Supermicro X9QRI-F+ (Quad Xeon E5 v2) 3.0 No Boot BIOS & UEFI
Supermicro H8QGi-F (Quad Opteron 6000) 3.5 No Boot BIOS Only


With the exception of the Supermicro H8QGi-F (which doesn't support UEFI), we were able to install and boot to the Plextor PX-G256M6e in either BIOS or UEFI mode on every motherboard we tested. Unfortunately, the Samsung XP941 isn't quite as widely compatible. In fact, the only motherboards we could get to boot to it were ones with either a Z97 or H97 chipset. Interestingly, these are also currently the only chipsets that include native M.2 support.

Even though we only tested a limited number of motherboards, our testing indicates that it is very likely the Plextor drive will work as a boot drive on nearly any modern motherboard while the Samsung drive will only work on newer chipsets that include native M.2 support. We did only test Asus and Supermicro boards, however, so if you have a different motherboard brand we recommend contacting the manufacturer and asking them which M.2 cards your motherboard will support booting to before purchasing a M.2 drive.

Conclusion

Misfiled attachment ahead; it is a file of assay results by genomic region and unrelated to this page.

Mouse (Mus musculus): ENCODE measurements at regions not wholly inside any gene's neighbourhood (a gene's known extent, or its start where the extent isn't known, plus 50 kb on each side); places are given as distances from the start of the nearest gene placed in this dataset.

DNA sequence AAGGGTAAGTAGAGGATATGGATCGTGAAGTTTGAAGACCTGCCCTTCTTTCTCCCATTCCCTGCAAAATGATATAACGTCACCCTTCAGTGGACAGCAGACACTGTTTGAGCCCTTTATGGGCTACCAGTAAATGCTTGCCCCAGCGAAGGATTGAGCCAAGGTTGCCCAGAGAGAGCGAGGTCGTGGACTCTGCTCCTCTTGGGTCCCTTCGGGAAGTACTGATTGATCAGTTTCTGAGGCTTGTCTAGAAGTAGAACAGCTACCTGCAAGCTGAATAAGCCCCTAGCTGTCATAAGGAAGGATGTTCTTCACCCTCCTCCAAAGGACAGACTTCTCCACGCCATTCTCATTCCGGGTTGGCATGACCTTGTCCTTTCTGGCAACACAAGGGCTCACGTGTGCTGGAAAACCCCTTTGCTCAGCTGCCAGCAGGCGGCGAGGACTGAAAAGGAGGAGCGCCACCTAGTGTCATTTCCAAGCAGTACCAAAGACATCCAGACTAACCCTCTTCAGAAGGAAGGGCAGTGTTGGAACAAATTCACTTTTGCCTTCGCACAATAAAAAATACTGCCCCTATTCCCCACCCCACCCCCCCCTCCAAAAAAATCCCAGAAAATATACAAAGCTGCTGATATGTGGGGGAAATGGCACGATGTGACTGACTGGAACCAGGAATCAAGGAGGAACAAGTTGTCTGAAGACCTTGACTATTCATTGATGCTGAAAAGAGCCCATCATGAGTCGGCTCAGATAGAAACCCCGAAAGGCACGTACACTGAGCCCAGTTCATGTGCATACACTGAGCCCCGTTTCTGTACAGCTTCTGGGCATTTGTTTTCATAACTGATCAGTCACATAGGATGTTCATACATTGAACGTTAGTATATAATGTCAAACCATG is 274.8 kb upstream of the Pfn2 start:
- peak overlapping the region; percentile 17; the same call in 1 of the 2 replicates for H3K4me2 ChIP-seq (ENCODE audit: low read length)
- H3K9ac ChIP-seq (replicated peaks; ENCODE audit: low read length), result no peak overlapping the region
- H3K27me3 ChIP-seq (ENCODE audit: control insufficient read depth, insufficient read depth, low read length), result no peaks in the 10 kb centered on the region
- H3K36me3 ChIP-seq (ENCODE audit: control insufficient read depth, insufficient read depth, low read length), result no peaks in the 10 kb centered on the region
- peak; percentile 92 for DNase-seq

Samsung XP941 and Plextor PX-G256M6eM.2 is interesting because it has some very distinct pros and cons, but the pros are muddied by the fact that not all M.2 drives are even close to each other in terms of performance. The biggest advantage to M.2 by far is the performance possible by using the PCI-E bus rather than a SATA controller. The Samsung XP941 very clearly shows this with its amazing transfer speeds that are over twice as fast as any SATA-based drive currently available. However, since M.2 can use either SATA, PCI-E x2 or PCI-E x4 there is a wide range of performance possible from a M.2 drive. The ones that use SATA likely won't be any faster than current SATA SSDs and like we saw from the Plextor PX-G256M6e, PCI-E x2 drives will likely only be about 30% faster than SATA SSDs. This is nothing to scoff at, but it means consumers will have to pay close attention to a drive's specifications when purchasing a M.2 drive.